• Limited number of hives.
  • A strict requirement to register hives with in 30 days of establishment
  • All beekeepers must report outbreaks of bee disease or pests.

Below are the general tips or best practices that the New York state advice would be beekeepers and current beekeepers to follow. Other states might have a different set but I am already telling you that these best practices will all be under similar context no matter where you are.

  • All established hives must be located as far as possible from any areas with possible human activity such as roads, pathways, sidewalks and right of ways.
  • No hives must be put directly against a neighbors property boundary. This will only be possible if there is a six foot or higher dense plant barrier or a solid fence separating the properties.
  • Hives that are located in areas where their flight path might intercede with humans right of way must either be moved or a fence or any barrier should be placed to redirect the flight path of bees.
  • Beekeepers should provide adequate and desirable fresh water source for their bees to prevent them from seeking water in neighboring areas where they may cause some problems.
  • Swarming should either be managed properly, prevented or minimized if possible. It is suggested to re-queen any hives that displays swarming tendencies or aggressive behavior to avoid further issues.
  • Proper warning signs and posters must be put up by the beekeeper to alert any passerby of the presence of hives.
  • Bee colonies must be maintained in moveable frame hives.

Municipalities that allows urban beekeeping also has a “bee nuisance law” in place and this is described as “any conditions that include, but not be limited to, aggressive or objectionable bee behaviors, hive placement or bee movement that interferes with pedestrian traffic or persons residing on or adjacent to the hive premises; and overcrowded, deceased or abandoned hives.” The best practices mentioned above would greatly help a beekeeper avoid getting reported to authorities. And to be honest, I think that these practices can be applied wherever you are!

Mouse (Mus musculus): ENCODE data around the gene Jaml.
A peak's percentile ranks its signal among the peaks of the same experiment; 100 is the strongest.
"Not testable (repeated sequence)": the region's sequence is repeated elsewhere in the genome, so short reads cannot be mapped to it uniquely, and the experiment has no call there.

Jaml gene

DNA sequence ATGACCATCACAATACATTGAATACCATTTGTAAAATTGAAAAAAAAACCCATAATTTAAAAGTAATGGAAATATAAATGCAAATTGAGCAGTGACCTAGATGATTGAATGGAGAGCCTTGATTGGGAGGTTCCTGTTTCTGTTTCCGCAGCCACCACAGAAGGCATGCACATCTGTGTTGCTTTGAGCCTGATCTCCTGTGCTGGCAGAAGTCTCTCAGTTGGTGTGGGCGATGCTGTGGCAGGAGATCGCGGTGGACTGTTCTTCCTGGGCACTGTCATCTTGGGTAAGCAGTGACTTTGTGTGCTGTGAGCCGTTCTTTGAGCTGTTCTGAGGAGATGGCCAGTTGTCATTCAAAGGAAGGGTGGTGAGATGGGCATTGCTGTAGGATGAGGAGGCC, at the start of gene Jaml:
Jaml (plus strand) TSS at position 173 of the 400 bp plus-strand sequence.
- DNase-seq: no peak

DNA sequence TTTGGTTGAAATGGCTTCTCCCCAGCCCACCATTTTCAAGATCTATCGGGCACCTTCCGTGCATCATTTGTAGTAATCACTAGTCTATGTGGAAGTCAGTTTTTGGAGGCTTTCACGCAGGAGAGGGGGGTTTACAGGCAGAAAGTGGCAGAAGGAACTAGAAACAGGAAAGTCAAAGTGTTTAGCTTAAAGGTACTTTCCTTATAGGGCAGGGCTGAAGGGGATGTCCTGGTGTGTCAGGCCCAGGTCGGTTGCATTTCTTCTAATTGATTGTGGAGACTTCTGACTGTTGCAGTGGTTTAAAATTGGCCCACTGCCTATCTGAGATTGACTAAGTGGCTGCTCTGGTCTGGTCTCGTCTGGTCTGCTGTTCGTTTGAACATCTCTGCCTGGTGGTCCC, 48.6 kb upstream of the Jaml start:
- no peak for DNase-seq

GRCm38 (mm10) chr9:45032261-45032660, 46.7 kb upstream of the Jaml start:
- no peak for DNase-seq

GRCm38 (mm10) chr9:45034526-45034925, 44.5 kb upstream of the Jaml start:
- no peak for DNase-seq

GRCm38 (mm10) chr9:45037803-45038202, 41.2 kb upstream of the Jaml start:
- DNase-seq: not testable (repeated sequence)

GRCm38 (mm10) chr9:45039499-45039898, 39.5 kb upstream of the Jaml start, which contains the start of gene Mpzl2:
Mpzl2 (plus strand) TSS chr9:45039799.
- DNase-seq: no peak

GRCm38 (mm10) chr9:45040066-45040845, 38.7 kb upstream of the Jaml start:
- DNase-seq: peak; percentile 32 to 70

Reasons for the Laws

The importance of bees to our ecosystem has been the core of every save the bees campaigns, movements and foundations. However, this is also the same reason why large corporations sees the beekeeping industry as a big business opportunity. And as mentioned in the previous section of this article, several amendments are made to beekeeping laws so that it encompasses the billion dollar industry of beekeeping.

Mainly, these large corporations will benefit mostly in the prevention, isolation and detection of diseases in bees section of the law. With the current colony collapse disorder that the bees are facing, these big-time business owners are also facing huge losses on their part. This is the same reason why the importation of honey bee species and subspecies are strictly regulated by the government. If the large corporations are feeling the loss, small scale beekeeping communities are devastated with it.